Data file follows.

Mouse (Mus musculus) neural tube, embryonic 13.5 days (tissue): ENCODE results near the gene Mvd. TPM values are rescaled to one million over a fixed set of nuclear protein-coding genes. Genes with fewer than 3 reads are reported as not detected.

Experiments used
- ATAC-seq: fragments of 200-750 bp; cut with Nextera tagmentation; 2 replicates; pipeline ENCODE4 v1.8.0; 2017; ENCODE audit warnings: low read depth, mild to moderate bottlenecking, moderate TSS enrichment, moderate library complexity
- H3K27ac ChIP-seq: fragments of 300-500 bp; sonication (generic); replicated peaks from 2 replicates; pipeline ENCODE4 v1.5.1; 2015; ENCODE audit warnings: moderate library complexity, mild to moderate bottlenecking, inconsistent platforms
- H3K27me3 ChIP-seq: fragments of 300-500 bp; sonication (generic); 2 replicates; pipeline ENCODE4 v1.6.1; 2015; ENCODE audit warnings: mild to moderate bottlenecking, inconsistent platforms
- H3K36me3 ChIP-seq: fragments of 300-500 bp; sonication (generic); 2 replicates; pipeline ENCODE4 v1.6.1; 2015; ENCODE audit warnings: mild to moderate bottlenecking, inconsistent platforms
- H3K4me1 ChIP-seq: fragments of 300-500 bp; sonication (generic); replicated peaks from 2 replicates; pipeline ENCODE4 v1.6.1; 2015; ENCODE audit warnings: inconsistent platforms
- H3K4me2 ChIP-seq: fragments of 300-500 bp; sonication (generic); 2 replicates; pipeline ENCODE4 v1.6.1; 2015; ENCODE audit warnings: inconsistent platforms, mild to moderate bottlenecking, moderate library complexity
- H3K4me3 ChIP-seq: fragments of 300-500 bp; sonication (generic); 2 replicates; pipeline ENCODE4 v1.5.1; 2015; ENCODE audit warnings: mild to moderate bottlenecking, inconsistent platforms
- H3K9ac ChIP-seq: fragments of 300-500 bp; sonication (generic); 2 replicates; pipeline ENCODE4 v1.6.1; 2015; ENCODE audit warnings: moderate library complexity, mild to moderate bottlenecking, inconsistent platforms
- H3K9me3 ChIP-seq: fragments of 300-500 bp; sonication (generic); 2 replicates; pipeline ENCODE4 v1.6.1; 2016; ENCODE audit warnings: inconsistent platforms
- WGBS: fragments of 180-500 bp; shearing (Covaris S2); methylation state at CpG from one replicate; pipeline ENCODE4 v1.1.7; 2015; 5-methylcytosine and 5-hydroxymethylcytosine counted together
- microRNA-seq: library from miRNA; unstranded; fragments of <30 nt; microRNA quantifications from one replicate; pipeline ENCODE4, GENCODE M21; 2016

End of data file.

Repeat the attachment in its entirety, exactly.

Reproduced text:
Mouse (Mus musculus) neural tube, embryonic 13.5 days (tissue): ENCODE results near the gene Mvd. TPM values are rescaled to one million over a fixed set of nuclear protein-coding genes. Genes with fewer than 3 reads are reported as not detected.

Experiments used
- ATAC-seq: fragments of 200-750 bp; cut with Nextera tagmentation; 2 replicates; pipeline ENCODE4 v1.8.0; 2017; ENCODE audit warnings: low read depth, mild to moderate bottlenecking, moderate TSS enrichment, moderate library complexity
- H3K27ac ChIP-seq: fragments of 300-500 bp; sonication (generic); replicated peaks from 2 replicates; pipeline ENCODE4 v1.5.1; 2015; ENCODE audit warnings: moderate library complexity, mild to moderate bottlenecking, inconsistent platforms
- H3K27me3 ChIP-seq: fragments of 300-500 bp; sonication (generic); 2 replicates; pipeline ENCODE4 v1.6.1; 2015; ENCODE audit warnings: mild to moderate bottlenecking, inconsistent platforms
- H3K36me3 ChIP-seq: fragments of 300-500 bp; sonication (generic); 2 replicates; pipeline ENCODE4 v1.6.1; 2015; ENCODE audit warnings: mild to moderate bottlenecking, inconsistent platforms
- H3K4me1 ChIP-seq: fragments of 300-500 bp; sonication (generic); replicated peaks from 2 replicates; pipeline ENCODE4 v1.6.1; 2015; ENCODE audit warnings: inconsistent platforms
- H3K4me2 ChIP-seq: fragments of 300-500 bp; sonication (generic); 2 replicates; pipeline ENCODE4 v1.6.1; 2015; ENCODE audit warnings: inconsistent platforms, mild to moderate bottlenecking, moderate library complexity
- H3K4me3 ChIP-seq: fragments of 300-500 bp; sonication (generic); 2 replicates; pipeline ENCODE4 v1.5.1; 2015; ENCODE audit warnings: mild to moderate bottlenecking, inconsistent platforms
- H3K9ac ChIP-seq: fragments of 300-500 bp; sonication (generic); 2 replicates; pipeline ENCODE4 v1.6.1; 2015; ENCODE audit warnings: moderate library complexity, mild to moderate bottlenecking, inconsistent platforms
- H3K9me3 ChIP-seq: fragments of 300-500 bp; sonication (generic); 2 replicates; pipeline ENCODE4 v1.6.1; 2016; ENCODE audit warnings: inconsistent platforms
- WGBS: fragments of 180-500 bp; shearing (Covaris S2); methylation state at CpG from one replicate; pipeline ENCODE4 v1.1.7; 2015; 5-methylcytosine and 5-hydroxymethylcytosine counted together
- microRNA-seq: library from miRNA; unstranded; fragments of <30 nt; microRNA quantifications from one replicate; pipeline ENCODE4, GENCODE M21; 2016